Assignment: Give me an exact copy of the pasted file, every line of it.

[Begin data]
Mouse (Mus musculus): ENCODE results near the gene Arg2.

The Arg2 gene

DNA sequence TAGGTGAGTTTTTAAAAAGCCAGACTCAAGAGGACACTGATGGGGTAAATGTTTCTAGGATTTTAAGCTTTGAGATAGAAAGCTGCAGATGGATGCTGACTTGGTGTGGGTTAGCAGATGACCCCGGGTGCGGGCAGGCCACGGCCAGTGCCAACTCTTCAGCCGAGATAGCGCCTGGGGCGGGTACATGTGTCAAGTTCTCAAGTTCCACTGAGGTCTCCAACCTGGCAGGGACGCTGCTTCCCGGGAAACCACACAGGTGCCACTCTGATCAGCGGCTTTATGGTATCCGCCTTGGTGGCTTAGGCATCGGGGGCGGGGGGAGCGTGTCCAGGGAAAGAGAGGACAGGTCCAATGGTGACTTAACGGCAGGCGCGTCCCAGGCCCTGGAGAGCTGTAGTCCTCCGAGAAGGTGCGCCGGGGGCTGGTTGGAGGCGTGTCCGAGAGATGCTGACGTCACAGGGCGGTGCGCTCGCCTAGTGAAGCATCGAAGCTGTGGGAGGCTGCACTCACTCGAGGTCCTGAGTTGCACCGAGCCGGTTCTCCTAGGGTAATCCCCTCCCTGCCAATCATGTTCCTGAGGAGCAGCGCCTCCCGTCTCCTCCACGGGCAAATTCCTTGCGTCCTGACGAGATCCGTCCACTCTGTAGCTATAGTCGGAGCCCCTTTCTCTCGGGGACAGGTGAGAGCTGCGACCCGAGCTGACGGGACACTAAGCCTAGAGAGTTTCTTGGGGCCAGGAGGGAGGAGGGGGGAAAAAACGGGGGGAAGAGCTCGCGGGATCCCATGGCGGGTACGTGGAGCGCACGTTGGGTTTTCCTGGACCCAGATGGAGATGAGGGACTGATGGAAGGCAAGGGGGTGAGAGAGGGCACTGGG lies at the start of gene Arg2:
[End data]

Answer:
Mouse (Mus musculus): ENCODE results near the gene Arg2.

The Arg2 gene

DNA sequence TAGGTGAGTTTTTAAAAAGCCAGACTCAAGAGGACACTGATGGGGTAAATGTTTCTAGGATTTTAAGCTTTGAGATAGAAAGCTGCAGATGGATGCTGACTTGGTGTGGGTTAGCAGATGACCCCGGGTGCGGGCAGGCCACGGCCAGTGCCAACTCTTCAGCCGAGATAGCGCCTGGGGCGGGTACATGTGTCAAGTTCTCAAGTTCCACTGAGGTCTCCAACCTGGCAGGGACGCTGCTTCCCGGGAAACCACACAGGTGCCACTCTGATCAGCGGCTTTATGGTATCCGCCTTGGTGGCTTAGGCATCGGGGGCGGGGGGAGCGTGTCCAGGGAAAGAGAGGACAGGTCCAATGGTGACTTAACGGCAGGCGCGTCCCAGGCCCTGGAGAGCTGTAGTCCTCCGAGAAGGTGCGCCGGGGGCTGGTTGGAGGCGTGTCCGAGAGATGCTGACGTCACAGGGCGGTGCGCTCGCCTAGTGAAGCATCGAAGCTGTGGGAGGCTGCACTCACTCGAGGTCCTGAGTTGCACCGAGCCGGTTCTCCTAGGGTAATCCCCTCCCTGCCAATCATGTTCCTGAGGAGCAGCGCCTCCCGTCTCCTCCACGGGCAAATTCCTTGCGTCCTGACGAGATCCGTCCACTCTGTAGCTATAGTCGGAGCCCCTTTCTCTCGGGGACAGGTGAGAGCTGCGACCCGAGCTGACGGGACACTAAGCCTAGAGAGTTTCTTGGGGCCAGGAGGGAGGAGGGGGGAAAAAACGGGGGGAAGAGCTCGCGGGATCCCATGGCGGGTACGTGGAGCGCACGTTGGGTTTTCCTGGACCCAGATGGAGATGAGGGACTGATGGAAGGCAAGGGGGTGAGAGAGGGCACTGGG lies at the start of gene Arg2: